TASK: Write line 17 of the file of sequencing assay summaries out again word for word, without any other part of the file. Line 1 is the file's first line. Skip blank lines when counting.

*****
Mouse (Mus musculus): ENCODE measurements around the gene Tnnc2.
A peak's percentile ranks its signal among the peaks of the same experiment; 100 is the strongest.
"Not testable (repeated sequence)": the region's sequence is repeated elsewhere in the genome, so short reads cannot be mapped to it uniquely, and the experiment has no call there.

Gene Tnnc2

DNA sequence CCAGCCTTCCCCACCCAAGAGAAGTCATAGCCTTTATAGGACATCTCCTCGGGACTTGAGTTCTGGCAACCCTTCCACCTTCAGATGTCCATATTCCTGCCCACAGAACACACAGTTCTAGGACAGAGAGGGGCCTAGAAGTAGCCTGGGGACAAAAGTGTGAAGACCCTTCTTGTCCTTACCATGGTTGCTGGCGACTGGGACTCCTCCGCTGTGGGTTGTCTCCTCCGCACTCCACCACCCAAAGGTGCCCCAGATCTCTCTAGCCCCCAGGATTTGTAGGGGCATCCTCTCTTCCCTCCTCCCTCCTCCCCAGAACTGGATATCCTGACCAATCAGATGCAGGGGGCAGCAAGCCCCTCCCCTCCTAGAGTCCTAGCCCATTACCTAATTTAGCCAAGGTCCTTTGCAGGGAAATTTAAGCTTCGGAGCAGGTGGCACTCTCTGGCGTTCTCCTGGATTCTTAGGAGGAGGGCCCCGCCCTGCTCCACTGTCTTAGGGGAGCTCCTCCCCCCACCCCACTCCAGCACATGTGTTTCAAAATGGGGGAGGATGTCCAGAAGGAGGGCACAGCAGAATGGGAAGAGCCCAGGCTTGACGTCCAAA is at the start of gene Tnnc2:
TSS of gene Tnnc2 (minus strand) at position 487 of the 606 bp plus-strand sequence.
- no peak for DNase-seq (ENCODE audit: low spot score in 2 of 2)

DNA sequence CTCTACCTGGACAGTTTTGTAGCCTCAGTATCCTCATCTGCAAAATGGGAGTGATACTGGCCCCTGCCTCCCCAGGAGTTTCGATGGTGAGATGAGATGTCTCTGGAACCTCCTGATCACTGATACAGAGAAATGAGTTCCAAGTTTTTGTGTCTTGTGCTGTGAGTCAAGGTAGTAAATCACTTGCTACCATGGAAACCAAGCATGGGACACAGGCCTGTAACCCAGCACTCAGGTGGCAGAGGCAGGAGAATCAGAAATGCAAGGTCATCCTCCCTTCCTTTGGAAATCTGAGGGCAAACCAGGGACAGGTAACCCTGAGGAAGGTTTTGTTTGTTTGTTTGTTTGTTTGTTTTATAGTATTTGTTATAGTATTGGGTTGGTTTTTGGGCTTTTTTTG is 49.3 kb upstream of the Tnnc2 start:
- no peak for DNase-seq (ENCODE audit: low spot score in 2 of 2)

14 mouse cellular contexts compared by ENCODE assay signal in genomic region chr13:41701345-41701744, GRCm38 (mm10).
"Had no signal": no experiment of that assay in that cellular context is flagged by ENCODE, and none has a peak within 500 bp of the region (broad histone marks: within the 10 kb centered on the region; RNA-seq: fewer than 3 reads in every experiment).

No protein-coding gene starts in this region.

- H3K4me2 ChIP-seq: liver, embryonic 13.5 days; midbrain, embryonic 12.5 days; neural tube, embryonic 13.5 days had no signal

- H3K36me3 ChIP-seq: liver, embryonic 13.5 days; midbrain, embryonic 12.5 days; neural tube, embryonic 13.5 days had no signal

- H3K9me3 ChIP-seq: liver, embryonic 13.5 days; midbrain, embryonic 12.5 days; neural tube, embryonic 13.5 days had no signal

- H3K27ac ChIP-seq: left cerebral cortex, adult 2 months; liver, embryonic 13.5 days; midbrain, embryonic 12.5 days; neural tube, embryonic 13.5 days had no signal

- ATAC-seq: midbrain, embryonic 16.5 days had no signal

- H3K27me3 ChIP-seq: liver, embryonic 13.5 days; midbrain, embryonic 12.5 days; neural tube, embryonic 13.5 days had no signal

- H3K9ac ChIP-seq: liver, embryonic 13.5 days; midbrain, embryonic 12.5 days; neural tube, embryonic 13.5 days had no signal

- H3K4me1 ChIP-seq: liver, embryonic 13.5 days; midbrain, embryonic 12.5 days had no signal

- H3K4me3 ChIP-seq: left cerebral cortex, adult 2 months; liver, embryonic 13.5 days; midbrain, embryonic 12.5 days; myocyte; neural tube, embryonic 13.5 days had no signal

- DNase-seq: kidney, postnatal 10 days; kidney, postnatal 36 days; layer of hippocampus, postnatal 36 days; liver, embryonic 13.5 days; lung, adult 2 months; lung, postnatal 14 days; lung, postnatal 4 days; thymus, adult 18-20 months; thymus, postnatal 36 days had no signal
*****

- ATAC-seq: midbrain, embryonic 16.5 days had no signal